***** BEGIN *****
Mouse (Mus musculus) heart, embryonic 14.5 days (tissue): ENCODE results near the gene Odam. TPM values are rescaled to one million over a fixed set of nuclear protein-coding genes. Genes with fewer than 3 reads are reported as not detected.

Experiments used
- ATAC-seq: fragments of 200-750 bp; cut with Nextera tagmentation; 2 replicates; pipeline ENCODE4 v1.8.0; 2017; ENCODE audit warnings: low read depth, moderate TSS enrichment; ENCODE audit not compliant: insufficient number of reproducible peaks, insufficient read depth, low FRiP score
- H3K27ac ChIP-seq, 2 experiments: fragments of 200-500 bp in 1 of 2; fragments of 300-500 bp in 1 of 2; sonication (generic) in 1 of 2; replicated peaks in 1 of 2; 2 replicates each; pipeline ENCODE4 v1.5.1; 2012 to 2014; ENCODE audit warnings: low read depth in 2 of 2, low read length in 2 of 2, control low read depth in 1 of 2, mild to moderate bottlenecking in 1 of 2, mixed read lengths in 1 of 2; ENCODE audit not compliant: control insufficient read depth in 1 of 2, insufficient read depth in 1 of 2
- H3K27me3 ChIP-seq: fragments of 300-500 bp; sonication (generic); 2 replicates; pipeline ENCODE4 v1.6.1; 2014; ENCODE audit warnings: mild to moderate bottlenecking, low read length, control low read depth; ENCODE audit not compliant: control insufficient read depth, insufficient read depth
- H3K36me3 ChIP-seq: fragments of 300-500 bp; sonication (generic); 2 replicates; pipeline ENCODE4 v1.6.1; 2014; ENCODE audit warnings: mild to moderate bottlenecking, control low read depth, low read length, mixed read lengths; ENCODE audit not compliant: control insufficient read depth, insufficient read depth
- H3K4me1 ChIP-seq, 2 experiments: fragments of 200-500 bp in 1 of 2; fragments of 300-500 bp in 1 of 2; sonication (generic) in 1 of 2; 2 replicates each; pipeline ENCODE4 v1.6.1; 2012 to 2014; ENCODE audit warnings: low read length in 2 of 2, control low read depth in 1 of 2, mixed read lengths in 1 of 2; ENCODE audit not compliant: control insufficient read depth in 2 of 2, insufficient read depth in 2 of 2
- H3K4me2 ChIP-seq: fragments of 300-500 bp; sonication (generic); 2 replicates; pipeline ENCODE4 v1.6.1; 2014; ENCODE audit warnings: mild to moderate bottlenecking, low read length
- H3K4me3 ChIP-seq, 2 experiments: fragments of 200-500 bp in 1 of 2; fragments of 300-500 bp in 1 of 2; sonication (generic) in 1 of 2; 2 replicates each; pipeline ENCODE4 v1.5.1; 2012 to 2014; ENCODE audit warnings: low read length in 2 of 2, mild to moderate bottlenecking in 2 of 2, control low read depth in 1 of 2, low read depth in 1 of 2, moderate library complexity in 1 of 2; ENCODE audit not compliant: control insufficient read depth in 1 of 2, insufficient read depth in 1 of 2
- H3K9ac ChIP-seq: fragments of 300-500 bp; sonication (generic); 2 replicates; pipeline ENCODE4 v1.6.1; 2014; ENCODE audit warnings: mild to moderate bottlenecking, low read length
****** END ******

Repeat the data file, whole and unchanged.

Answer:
Mouse (Mus musculus) heart, embryonic 14.5 days (tissue): ENCODE results near the gene Odam. TPM values are rescaled to one million over a fixed set of nuclear protein-coding genes. Genes with fewer than 3 reads are reported as not detected.

Experiments used
- ATAC-seq: fragments of 200-750 bp; cut with Nextera tagmentation; 2 replicates; pipeline ENCODE4 v1.8.0; 2017; ENCODE audit warnings: low read depth, moderate TSS enrichment; ENCODE audit not compliant: insufficient number of reproducible peaks, insufficient read depth, low FRiP score
- H3K27ac ChIP-seq, 2 experiments: fragments of 200-500 bp in 1 of 2; fragments of 300-500 bp in 1 of 2; sonication (generic) in 1 of 2; replicated peaks in 1 of 2; 2 replicates each; pipeline ENCODE4 v1.5.1; 2012 to 2014; ENCODE audit warnings: low read depth in 2 of 2, low read length in 2 of 2, control low read depth in 1 of 2, mild to moderate bottlenecking in 1 of 2, mixed read lengths in 1 of 2; ENCODE audit not compliant: control insufficient read depth in 1 of 2, insufficient read depth in 1 of 2
- H3K27me3 ChIP-seq: fragments of 300-500 bp; sonication (generic); 2 replicates; pipeline ENCODE4 v1.6.1; 2014; ENCODE audit warnings: mild to moderate bottlenecking, low read length, control low read depth; ENCODE audit not compliant: control insufficient read depth, insufficient read depth
- H3K36me3 ChIP-seq: fragments of 300-500 bp; sonication (generic); 2 replicates; pipeline ENCODE4 v1.6.1; 2014; ENCODE audit warnings: mild to moderate bottlenecking, control low read depth, low read length, mixed read lengths; ENCODE audit not compliant: control insufficient read depth, insufficient read depth
- H3K4me1 ChIP-seq, 2 experiments: fragments of 200-500 bp in 1 of 2; fragments of 300-500 bp in 1 of 2; sonication (generic) in 1 of 2; 2 replicates each; pipeline ENCODE4 v1.6.1; 2012 to 2014; ENCODE audit warnings: low read length in 2 of 2, control low read depth in 1 of 2, mixed read lengths in 1 of 2; ENCODE audit not compliant: control insufficient read depth in 2 of 2, insufficient read depth in 2 of 2
- H3K4me2 ChIP-seq: fragments of 300-500 bp; sonication (generic); 2 replicates; pipeline ENCODE4 v1.6.1; 2014; ENCODE audit warnings: mild to moderate bottlenecking, low read length
- H3K4me3 ChIP-seq, 2 experiments: fragments of 200-500 bp in 1 of 2; fragments of 300-500 bp in 1 of 2; sonication (generic) in 1 of 2; 2 replicates each; pipeline ENCODE4 v1.5.1; 2012 to 2014; ENCODE audit warnings: low read length in 2 of 2, mild to moderate bottlenecking in 2 of 2, control low read depth in 1 of 2, low read depth in 1 of 2, moderate library complexity in 1 of 2; ENCODE audit not compliant: control insufficient read depth in 1 of 2, insufficient read depth in 1 of 2
- H3K9ac ChIP-seq: fragments of 300-500 bp; sonication (generic); 2 replicates; pipeline ENCODE4 v1.6.1; 2014; ENCODE audit warnings: mild to moderate bottlenecking, low read length